We’ve heard it before: Sans-serif fonts are more legible on screens blah blah blah.
I always got excited anytime a new free Sans-serif typeface was released that contained what I consider the required four variations: Regular/Roman, Bold, Italics and Bold Italics. And thanks to
@font-face allowing font embeds on websites, collection sites such as Font Squirrel and hosting solutions including Google Fonts, the web designer is more spoiled for choice than ever before.
I present below four Sans-serif fonts provided by four different sources that, erm, kinda look the same. All contain my required four variants and they all even have thin versions of themselves. Best of all, they are free for use on websites.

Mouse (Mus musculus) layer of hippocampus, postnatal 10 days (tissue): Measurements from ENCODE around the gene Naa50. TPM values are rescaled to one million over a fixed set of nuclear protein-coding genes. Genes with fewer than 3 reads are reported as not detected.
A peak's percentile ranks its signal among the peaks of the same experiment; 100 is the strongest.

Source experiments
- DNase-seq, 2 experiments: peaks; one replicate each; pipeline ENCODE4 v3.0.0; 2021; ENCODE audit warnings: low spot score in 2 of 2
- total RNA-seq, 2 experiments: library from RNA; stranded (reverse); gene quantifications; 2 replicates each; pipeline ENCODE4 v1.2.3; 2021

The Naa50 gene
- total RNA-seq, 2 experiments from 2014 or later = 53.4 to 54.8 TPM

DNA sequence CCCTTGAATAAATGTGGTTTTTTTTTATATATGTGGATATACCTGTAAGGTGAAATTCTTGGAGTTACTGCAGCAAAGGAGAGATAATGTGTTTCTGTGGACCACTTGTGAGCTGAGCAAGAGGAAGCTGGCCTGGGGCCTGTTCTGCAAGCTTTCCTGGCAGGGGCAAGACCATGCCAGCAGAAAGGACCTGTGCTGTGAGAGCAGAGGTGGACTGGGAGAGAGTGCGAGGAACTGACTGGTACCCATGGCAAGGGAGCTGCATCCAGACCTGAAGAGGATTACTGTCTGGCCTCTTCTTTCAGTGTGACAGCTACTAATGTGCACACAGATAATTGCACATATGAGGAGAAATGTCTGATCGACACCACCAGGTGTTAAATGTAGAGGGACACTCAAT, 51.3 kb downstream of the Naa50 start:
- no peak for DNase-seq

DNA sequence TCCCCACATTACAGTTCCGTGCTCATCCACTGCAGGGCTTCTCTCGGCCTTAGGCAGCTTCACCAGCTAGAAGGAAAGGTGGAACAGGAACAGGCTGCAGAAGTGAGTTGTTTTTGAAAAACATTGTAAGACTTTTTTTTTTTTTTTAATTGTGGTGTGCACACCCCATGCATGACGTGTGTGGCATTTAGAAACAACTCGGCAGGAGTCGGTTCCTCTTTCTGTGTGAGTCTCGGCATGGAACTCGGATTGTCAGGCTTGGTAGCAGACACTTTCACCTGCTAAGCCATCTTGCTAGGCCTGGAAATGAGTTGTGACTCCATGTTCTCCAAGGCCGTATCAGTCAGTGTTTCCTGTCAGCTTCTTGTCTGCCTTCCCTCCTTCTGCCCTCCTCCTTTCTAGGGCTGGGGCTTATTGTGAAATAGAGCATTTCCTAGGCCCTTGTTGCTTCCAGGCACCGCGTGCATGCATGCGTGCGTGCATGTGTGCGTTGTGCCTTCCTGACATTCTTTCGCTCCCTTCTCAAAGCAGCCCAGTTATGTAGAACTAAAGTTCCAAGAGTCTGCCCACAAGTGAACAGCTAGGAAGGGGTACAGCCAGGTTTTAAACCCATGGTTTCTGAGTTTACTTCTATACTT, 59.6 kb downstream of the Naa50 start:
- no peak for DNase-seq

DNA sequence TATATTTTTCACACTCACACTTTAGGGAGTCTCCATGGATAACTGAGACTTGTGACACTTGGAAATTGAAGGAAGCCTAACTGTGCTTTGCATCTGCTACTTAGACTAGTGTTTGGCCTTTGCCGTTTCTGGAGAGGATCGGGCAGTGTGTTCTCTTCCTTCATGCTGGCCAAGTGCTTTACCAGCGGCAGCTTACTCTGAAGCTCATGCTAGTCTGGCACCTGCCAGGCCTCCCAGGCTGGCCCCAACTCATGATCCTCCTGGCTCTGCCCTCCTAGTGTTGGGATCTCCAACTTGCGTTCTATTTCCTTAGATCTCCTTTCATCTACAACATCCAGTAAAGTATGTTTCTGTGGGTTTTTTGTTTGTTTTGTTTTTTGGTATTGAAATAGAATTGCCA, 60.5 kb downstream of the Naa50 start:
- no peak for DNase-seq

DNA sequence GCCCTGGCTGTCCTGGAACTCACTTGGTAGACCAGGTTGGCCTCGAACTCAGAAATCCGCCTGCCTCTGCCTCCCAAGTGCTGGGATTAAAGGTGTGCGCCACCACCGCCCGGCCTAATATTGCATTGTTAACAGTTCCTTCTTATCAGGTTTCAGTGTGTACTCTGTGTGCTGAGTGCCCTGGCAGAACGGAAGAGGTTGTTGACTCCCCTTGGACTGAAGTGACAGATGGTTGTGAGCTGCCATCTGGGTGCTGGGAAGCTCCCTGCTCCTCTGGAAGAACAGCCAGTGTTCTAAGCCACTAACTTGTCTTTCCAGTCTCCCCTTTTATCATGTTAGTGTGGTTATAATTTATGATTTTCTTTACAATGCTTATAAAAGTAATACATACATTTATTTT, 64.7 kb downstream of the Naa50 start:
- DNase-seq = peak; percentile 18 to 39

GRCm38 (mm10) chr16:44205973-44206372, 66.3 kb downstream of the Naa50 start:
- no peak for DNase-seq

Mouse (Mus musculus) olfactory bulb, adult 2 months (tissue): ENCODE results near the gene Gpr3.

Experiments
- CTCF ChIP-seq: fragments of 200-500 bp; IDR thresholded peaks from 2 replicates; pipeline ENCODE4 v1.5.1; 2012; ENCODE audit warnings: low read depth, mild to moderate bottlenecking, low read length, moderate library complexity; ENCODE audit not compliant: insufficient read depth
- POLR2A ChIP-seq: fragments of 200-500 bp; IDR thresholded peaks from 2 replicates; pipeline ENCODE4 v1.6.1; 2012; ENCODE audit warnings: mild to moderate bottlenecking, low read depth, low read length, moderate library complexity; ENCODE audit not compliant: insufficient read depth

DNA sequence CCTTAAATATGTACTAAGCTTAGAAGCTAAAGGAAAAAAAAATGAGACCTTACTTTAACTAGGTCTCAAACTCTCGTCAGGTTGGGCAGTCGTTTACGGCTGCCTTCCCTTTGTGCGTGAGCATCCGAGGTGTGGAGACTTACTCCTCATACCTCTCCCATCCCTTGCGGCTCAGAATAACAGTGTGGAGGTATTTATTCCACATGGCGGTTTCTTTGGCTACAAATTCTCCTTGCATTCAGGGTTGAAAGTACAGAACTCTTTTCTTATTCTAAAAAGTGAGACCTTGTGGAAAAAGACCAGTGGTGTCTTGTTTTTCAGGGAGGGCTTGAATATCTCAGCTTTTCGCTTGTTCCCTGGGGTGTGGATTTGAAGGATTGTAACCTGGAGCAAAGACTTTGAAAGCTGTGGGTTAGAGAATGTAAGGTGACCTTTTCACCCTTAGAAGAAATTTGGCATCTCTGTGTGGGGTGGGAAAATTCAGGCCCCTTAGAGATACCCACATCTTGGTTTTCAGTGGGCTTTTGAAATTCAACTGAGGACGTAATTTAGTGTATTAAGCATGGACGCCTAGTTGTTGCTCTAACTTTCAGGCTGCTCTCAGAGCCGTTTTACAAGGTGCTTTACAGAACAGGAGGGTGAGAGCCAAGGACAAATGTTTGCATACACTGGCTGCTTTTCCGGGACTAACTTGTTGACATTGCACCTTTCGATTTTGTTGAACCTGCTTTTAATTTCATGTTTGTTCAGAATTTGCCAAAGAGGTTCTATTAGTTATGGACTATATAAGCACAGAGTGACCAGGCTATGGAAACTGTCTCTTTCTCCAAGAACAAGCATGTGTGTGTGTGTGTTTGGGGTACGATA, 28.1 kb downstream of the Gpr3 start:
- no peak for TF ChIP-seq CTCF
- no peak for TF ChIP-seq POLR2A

Serif VS Sans-serif: no longer a question of legibility?
Interestingly, with the advent of monitors possessing higher pixel densities, usability proponent and aficionado Jakob Nielsen has revisited and somewhat overturned the common wisdom that Sans-serif fonts are more legible. Truth is they were back when monitors weren’t so capable. On moderns screens, when it comes to choosing between Sans-serif and Serif fonts for legibility:
there’s no strong usability guideline in favor of using one or the other, so you can make the choice based on other considerations — such as branding or the mood communicated by a particular typographical style.
Well if that don’t just beat all.